http://www.avsforum.com/t/1172966/show-me-your-living-room-non-dedicated-theater-pics/0_100

Is true..ignorance is bliss.
post #46 of 126
Dark walls and ceilings I feel add to immersion, and seem to be just a small benefit to contrast, unless of course outside light is an issue.

Take a look at this link.
http://web.mit.edu/persci/people/adelson/checkershadow_illusion.html
post #47 of 126
Thread Starter 
Quote:
Originally Posted by Mfusick View Post

I'm not sure it's worth further debating the exactness of the extent of difference- bottom line is it makes a big difference. I don't think it makes much sense spending serious money on building a room or quality equiptment if your not going to optimize and set it up properly.

Your better off with cheap equipment since the quality of better gear would quickly be lost in a poor set up.

I think the debate is well worth it personally, its easy to say "darker is better", just as it is easy to say "3 feet of concrete gives you the best sound insulation", but it is the cases where you have limits and compromise that are the most difficult to judge. I can see that others have other priorities, but it shouldn't be difficult for you to see that many people use the rooms for several things, and that optimizing it for a single use isn't the right choice. Compromises makes a lot if sense.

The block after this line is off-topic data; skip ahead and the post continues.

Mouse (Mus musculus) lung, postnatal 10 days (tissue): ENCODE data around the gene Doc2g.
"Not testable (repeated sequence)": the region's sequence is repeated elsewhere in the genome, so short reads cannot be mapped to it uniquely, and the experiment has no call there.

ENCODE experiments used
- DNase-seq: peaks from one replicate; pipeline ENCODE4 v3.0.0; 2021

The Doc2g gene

post #48 of 126
Thread Starter 
Quote:
Originally Posted by Trepidati0n View Post

Is true..ignorance is bliss.

So what would you do if having the walls black was not an option?
post #49 of 126
Quote:
Originally Posted by ATWindsor View Post

Quote:
Originally Posted by Trepidati0n View Post

Is true..ignorance is bliss.

So what would you do if having the walls black was not an option?

Well.. My wife agreed on a nice grey... that sorta had a purple to it...


That's our bedroom. lol. I probably won't do a Projector in the bedroom after the remodel though...

My theater is going to be dark but I have not settled on the color. Red, Purple, Blue, Grey, Green, there is many colors you can choose that would work well.

If you can't do black you compromise. You can either have the lighter color, or the better PQ, or anything combo in between. It's a moving target.